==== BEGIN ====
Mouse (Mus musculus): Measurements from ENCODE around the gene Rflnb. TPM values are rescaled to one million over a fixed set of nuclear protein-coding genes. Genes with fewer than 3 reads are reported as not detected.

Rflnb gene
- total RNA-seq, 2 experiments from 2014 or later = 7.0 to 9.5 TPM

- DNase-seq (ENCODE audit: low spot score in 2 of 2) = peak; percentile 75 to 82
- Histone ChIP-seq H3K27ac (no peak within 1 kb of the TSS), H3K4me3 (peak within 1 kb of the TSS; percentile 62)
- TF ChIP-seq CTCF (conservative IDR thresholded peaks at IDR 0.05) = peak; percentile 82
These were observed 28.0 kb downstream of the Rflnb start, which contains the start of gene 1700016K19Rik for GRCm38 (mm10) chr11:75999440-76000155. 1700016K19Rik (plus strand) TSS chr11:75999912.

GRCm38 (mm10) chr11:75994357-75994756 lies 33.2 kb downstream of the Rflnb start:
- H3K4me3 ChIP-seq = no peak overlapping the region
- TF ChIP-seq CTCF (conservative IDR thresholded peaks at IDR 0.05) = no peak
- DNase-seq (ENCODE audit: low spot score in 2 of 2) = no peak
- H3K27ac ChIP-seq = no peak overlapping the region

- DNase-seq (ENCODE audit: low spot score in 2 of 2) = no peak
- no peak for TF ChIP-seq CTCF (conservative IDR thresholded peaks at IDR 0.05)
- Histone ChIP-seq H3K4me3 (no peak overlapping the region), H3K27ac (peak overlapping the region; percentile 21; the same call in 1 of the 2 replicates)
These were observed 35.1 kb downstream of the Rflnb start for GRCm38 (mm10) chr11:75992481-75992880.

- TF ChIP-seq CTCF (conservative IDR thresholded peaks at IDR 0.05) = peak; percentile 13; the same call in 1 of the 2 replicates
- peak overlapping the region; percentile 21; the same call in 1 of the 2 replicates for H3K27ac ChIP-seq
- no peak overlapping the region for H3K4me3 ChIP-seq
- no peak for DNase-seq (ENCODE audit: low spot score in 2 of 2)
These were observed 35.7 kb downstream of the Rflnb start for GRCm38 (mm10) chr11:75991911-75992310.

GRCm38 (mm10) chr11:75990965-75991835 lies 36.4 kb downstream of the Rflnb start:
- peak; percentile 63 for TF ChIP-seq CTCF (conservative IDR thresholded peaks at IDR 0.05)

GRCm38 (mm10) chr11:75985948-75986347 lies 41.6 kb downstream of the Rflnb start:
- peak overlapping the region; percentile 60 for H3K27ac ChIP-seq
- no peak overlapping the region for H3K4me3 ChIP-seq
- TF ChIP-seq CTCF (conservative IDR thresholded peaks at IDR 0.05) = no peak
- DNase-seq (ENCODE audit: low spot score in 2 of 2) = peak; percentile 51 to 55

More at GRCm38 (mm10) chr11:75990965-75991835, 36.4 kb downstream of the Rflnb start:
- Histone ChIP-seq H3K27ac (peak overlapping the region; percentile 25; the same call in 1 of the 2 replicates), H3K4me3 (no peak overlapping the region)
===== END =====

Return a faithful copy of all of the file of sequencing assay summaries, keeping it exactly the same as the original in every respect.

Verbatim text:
Mouse (Mus musculus): Measurements from ENCODE around the gene Rflnb. TPM values are rescaled to one million over a fixed set of nuclear protein-coding genes. Genes with fewer than 3 reads are reported as not detected.

Rflnb gene
- total RNA-seq, 2 experiments from 2014 or later = 7.0 to 9.5 TPM

- DNase-seq (ENCODE audit: low spot score in 2 of 2) = peak; percentile 75 to 82
- Histone ChIP-seq H3K27ac (no peak within 1 kb of the TSS), H3K4me3 (peak within 1 kb of the TSS; percentile 62)
- TF ChIP-seq CTCF (conservative IDR thresholded peaks at IDR 0.05) = peak; percentile 82
These were observed 28.0 kb downstream of the Rflnb start, which contains the start of gene 1700016K19Rik for GRCm38 (mm10) chr11:75999440-76000155. 1700016K19Rik (plus strand) TSS chr11:75999912.

GRCm38 (mm10) chr11:75994357-75994756 lies 33.2 kb downstream of the Rflnb start:
- H3K4me3 ChIP-seq = no peak overlapping the region
- TF ChIP-seq CTCF (conservative IDR thresholded peaks at IDR 0.05) = no peak
- DNase-seq (ENCODE audit: low spot score in 2 of 2) = no peak
- H3K27ac ChIP-seq = no peak overlapping the region

- DNase-seq (ENCODE audit: low spot score in 2 of 2) = no peak
- no peak for TF ChIP-seq CTCF (conservative IDR thresholded peaks at IDR 0.05)
- Histone ChIP-seq H3K4me3 (no peak overlapping the region), H3K27ac (peak overlapping the region; percentile 21; the same call in 1 of the 2 replicates)
These were observed 35.1 kb downstream of the Rflnb start for GRCm38 (mm10) chr11:75992481-75992880.

- TF ChIP-seq CTCF (conservative IDR thresholded peaks at IDR 0.05) = peak; percentile 13; the same call in 1 of the 2 replicates
- peak overlapping the region; percentile 21; the same call in 1 of the 2 replicates for H3K27ac ChIP-seq
- no peak overlapping the region for H3K4me3 ChIP-seq
- no peak for DNase-seq (ENCODE audit: low spot score in 2 of 2)
These were observed 35.7 kb downstream of the Rflnb start for GRCm38 (mm10) chr11:75991911-75992310.

GRCm38 (mm10) chr11:75990965-75991835 lies 36.4 kb downstream of the Rflnb start:
- peak; percentile 63 for TF ChIP-seq CTCF (conservative IDR thresholded peaks at IDR 0.05)

GRCm38 (mm10) chr11:75985948-75986347 lies 41.6 kb downstream of the Rflnb start:
- peak overlapping the region; percentile 60 for H3K27ac ChIP-seq
- no peak overlapping the region for H3K4me3 ChIP-seq
- TF ChIP-seq CTCF (conservative IDR thresholded peaks at IDR 0.05) = no peak
- DNase-seq (ENCODE audit: low spot score in 2 of 2) = peak; percentile 51 to 55

More at GRCm38 (mm10) chr11:75990965-75991835, 36.4 kb downstream of the Rflnb start:
- Histone ChIP-seq H3K27ac (peak overlapping the region; percentile 25; the same call in 1 of the 2 replicates), H3K4me3 (no peak overlapping the region)